Chamber Players mark five decades with four premieres
The history of esteemed ensembles such as the Boston Symphony Chamber Players can sometimes seem buried beneath the weight of their own augustness. But of course the Chamber Players came into the world at a particular moment in response to a particular set of needs.
The year was 1964, and BSO music director Erich Leinsdorf wanted to introduce chamber music prelude concerts at Tanglewood to give New York audiences more time to arrive before the orchestra’s Friday night performances. The BSO’s principal players, who are released from obligations to play in the Pops, were the natural choice. So was the decision to rehearse and introduce the summer concerts during the regular subscription season. The protean group’s debut performance took place in November 1964 in Sanders Theatre, with concertmaster Joseph Silverstein, principal flute Doriot Anthony Dwyer, and principal viola Burton Fine joined by colleagues in music of Beethoven and Mozart. A local institution was born.
In the intervening decades, the Chamber Players have toured and recorded extensively and traversed an impressive range of repertoire, from Schumann to Schulhoff, Weber to Webern. The group’s secret weapon is having as its backbench the entire Boston Symphony Orchestra, and therefore the ability to tap any number of players for larger works of unusual instrumentation. At the same time, the connections forged among the principal players by performing chamber music together cannot help but cycle back into the larger ensemble. Indeed, one of the highest compliments that can be paid to any orchestra is to say it has made a big symphonic score sound like chamber music.
To mark the ensemble’s 50th anniversary, the BSO has commissioned a number of new works, four of which were premiered on Sunday’s program in Jordan Hall. Bookending these premieres was music by two significant but seldom-performed New England composers from the early 20th century, Charles Loeffler’s Two Rhapsodies and Amy Beach’s Piano Quintet. This is the place to mention that the format of the Chamber Players’ series — with each program presented just once in a hall that seats around 1,000 — means it can afford to program less cautiously than its parent orchestra.
In keeping with Sunday’s local theme, all of the composers had links to Boston with varying degrees of closeness. At 88, Gunther Schuller seems to be wearing his vast experience and erudition more lightly by the year, creating one recent work literally from the fabric of his dreams and, in Sunday’s premiere, an instantly appealing work called “Games,” embracing the idea of musical play.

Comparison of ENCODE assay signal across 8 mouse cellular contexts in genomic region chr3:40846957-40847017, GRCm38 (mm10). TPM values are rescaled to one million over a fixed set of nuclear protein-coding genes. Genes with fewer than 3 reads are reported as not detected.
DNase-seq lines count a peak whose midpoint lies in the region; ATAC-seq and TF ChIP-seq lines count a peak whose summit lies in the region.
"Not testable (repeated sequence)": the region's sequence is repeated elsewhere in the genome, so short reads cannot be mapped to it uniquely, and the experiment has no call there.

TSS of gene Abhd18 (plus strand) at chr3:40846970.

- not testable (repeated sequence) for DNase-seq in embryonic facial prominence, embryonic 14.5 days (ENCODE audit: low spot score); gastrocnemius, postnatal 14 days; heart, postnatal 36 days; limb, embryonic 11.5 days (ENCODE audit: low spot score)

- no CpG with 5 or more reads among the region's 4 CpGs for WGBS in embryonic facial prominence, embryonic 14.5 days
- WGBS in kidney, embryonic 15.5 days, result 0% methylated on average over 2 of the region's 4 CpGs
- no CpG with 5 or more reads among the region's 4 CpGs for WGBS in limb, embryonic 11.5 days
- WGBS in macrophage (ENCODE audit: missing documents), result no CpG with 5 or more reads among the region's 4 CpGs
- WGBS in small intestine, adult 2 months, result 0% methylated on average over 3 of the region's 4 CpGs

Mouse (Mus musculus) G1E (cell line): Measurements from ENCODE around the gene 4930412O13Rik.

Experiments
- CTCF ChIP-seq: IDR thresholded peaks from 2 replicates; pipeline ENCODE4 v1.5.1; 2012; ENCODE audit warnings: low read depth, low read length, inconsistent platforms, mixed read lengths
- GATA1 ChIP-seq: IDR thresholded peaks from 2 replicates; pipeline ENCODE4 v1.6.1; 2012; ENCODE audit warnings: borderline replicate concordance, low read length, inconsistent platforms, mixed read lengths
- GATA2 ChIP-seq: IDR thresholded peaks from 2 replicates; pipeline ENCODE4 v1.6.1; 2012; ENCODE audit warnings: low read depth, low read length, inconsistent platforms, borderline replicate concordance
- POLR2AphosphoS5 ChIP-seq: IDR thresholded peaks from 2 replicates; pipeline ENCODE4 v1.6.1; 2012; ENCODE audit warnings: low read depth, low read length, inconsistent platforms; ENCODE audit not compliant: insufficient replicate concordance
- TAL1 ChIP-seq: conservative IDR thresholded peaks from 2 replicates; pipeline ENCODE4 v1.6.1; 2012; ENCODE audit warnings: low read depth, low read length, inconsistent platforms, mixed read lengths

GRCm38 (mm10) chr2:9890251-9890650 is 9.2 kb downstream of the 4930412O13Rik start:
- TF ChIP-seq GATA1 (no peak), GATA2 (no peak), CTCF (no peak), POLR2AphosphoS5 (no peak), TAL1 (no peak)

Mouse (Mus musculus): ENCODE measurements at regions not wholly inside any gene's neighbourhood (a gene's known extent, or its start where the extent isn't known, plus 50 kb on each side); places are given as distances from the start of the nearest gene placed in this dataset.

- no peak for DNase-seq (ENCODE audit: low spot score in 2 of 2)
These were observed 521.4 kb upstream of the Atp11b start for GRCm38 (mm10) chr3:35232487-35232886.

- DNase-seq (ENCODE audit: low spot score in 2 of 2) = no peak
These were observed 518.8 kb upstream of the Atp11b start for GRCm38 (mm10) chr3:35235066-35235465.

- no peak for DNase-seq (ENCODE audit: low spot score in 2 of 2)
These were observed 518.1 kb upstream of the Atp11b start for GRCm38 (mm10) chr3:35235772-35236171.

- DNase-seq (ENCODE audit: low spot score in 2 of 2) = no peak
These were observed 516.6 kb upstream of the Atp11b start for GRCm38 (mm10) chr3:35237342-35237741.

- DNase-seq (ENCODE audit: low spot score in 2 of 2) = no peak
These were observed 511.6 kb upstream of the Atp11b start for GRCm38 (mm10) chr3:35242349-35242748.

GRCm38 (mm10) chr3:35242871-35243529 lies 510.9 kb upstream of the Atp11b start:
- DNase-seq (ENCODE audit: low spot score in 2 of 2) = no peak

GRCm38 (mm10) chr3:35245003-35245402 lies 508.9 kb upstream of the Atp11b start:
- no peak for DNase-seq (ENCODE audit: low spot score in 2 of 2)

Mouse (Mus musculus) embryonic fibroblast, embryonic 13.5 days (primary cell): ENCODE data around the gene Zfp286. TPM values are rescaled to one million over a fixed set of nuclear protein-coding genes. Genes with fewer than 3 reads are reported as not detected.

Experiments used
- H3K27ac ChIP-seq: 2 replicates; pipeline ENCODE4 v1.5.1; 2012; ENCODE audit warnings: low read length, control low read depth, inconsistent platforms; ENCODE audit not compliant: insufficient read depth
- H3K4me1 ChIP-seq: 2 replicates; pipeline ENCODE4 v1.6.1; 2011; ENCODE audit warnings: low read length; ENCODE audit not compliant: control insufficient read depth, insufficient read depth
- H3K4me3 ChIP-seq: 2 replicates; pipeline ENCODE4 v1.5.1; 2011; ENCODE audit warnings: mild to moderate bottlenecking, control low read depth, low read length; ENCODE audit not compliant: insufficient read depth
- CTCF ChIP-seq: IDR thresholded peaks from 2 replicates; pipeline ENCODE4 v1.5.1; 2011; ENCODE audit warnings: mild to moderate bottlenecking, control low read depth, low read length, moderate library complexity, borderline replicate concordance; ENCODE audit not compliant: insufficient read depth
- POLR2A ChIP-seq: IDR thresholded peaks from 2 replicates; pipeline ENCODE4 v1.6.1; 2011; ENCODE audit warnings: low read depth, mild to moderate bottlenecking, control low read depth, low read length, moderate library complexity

The piece itself is a one-movement work scored for wind quintet and strings. Some of its games are rhythmic ones, as Schuller stacks up jostling rhythms on top of each other in enjoyably teetering proportions. Many are connected to quotations, veiled and less so, of snippets from Strauss, Rossini, Ravel, and appropriately enough in the work’s final chords, Mozart’s “Musical Joke.” But at no point does the work risk falling captive to its references. In the sheer velocity of its musical ideas, in its witty diversions voiced through a challenging chromatic language, the work feels like classic Schuller.
Also among Sunday’s premieres was a brief but important new wind quintet by Yehudi Wyner. “Into the evening air” takes its title from a line in a Wallace Stevens poem, “Final Soliloquy of the Interior Paramour.” Wyner’s score is a stunner, full of a watchful, silvery beauty. This music — billowing, airy, and deceptively light — seems to perfectly reflect the quiet glow and calm wisdom of this late poem. And yet, as we know, sometimes the same clearing in a forest can be reached by many paths. Wyner actually composed his work (all but its title) before reading a word of the poem. Both score and text, in any case, are colored in subtle half-tints and both speak obliquely of ultimate things. In the score’s final pages the music’s corporeality, such as it is, seems to slowly dissolve. A final upward-leaping flute line is questing, interrogative.
Alongside the new pieces by these two distinguished veterans came resourceful works by a pair of younger composers, Kati Agócs and Hannah Lash. Agócs’s septet, “Devotion,” boasts some angular yet lyrical horn writing over churning harp lines but the work engages the ear primarily by gathering and dispersing its energy in unexpected ways. Lash’s tautly constructed trio, “Three Shades Without Angles,” borrows its instrumentation from a famous Debussy sonata (for flute, viola and harp) but takes those instruments on a very different journey. All of the afternoon’s premieres received alert and exacting performances, with BSO assistant conductor Andris Poga stepping up deftly whenever a conductor was needed. Other guest artists joining the standing ensemble included Sato Knudsen (cello), Jessica Zhou (harp), and Randall Hodgkinson (piano).